How to Keep Your Company From Being the Focus of the Next Scandal

Multinational companies, which must learn various cultures, are particularly susceptible to bribery, and run the risk of misinterpreting a business culture that think they values connections, but instead, promotes bribery. Take, for instance, British pharmaceutical giant GlaxoSmithKline, which is still reeling from a 2013 scandal in China that resulted in criminal charges and $490 million in fines. On paper, GlaxoSmithKline had corporate governance policies in place that should have uncovered such rampant corruption. In reality, they didn’t work.

Often, ethical failures involve not a lack of corporate social responsibility policy, but an ineffectiveness of corporate governance. Tough-sounding words—whether delivered in writing or in speeches—are meaningless if they are not backed by action. To enact more effective deterrents beyond a mere anti-corruption policy, executives must start with change at the top to avoid becoming the next corporate scandal. Here are 4 ideas that can help you tighten your strategy.

1. Change the corporate tone from “maximizing” profits to “optimizing” profit. For companies to truly change corporate culture surrounding bribery, change must be evident from the top down. To shift the corporation’s tone and messaging, executives must lead the evolution by phasing out phrases such as maximizing profits, as this implies a “win at all costs” mentality. By instead saying optimizing profits, this implies more sustainable growth over time. That change in tone must come from top executives and wind through the organization resulting in a positive effect on behavior.

Because those engaging in bribery likely rationalize that they are doing so for the good of the company, what they are really doing produces only a short-term boost that causes long-term damage. This change in tone from the executive team helps remove that rationalization and promote a more ethical culture.

2. Incentives should match policy. Executives can further promote their commitment to the company’s evolving tone by expanding incentives so that compensation is not tied solely to landing a contract, as this invites abuse of the system. Instead, incentives should be based on a wider array of metrics such as customer satisfaction and product knowledge, in addition to closing deals.

GSK, in fact, changed its system so that employees who interact with customers will be evaluated according to their technical knowledge, quality of service, and adherence to the company values of transparency, integrity, respect and patient focus. Similarly, IBM is known for implementing Customer Service Based Incentives in its salesforce compensation schemes, while the CEO of Whole Foods has been quoted as saying “[w]hen you add suppliers and society as a whole, and work to create value for all of them, you optimize the system.” This approach promotes and encourages both profit growth and long-term sustainability—hallmarks of an ethical culture.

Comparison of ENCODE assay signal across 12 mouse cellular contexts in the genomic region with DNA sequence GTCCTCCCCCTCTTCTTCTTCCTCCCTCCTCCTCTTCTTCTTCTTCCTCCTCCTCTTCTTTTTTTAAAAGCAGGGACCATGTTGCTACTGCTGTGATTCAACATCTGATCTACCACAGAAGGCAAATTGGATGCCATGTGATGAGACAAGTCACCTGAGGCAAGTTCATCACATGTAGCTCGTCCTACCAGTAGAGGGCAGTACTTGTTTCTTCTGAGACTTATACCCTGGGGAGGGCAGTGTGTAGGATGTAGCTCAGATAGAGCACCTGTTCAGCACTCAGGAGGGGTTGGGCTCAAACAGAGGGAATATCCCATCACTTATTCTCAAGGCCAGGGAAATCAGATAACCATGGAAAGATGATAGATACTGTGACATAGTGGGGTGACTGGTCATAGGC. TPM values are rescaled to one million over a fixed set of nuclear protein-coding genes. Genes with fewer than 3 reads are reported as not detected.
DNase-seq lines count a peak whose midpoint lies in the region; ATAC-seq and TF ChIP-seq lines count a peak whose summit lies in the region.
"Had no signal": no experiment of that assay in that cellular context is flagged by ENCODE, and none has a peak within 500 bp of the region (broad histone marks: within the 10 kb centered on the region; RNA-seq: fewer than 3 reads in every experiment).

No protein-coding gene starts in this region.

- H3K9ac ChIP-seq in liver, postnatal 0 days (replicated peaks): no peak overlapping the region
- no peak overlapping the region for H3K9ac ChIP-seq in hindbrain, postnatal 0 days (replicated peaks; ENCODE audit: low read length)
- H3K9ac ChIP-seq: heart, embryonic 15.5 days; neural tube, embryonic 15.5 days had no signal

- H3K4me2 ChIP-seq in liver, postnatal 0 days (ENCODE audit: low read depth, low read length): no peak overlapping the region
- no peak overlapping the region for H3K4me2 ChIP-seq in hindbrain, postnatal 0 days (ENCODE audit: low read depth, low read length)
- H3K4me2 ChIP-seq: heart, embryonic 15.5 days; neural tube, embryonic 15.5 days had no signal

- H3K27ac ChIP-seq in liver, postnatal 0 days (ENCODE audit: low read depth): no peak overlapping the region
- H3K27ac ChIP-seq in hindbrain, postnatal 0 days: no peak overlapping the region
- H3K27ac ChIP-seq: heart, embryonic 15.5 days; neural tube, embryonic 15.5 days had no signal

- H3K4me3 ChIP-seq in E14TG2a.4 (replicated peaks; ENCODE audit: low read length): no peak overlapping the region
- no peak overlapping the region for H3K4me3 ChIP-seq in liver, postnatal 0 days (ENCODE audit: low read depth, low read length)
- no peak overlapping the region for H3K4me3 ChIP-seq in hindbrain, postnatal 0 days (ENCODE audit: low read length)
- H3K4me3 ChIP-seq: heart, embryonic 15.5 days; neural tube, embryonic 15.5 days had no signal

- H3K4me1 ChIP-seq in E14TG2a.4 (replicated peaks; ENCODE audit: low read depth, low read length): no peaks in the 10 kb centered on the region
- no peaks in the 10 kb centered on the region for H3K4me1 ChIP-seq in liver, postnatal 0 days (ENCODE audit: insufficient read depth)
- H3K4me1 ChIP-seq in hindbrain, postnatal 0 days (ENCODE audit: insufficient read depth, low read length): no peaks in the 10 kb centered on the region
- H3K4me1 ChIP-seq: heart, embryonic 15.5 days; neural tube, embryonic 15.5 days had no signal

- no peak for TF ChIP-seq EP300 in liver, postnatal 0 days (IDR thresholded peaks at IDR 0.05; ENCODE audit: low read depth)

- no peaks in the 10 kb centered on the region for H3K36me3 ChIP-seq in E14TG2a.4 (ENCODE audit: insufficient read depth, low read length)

3. Adopt internal penalties, including financial recoupment, to enforce anti-corruption policies. Aside from rewarding employees for engaging in ethical business development, executives must also enforce a culture that punishes unacceptable behavior. By strictly enforcing anti-corruption policies and ensuing penalties, employees realize that whatever incentive they might think they’ll gain from engaging in bribery will be lost. This reinforces the message to employees at all levels that cutting corners is a non-starter and will be a detriment to their career. Some companies, such as Raymond James, have started down this path with compensation policy that include potential recoupment of incentive pay and bonuses for serious misconduct.

4. Boards of public companies should create anti-corruption committees. Given the role of the board to oversee and assess the overall direction and strategy of the business, establishing them as an anti-corruption committee is well-aligned with their function. Not only can the board be a place for whistleblowers to turn, but they also can regularly examine potential red flags and make anti-corruption a pivotal part of their responsibilities.

Since its own scandal, Siemens has hired hundreds of compliance officers, and is considered to be a corporate standard-bearer in its anticorruption efforts. Almost immediately after the scandal, Siemens’ board recruited Peter Löscher to become the first outsider to lead the company, and within months, it replaced more than 80% of its top executives.

Corrupt practices are the common enemy in the global economy, as they skew the market and destroy shareholder value. Executives must lead the way, guiding their multinational corporations in an effort to stamp out corruption among their ranks. By changing a company’s tone from the top down and implementing rigorous oversight, executives can root out—and eventually prevent—corruption. In addition, ethical companies will see positive returns.

 

 

Cindy Schipani :Cindy Schipani is a professor of business law and business administration at the University of Michigan’s Stephen M. Ross School of Business.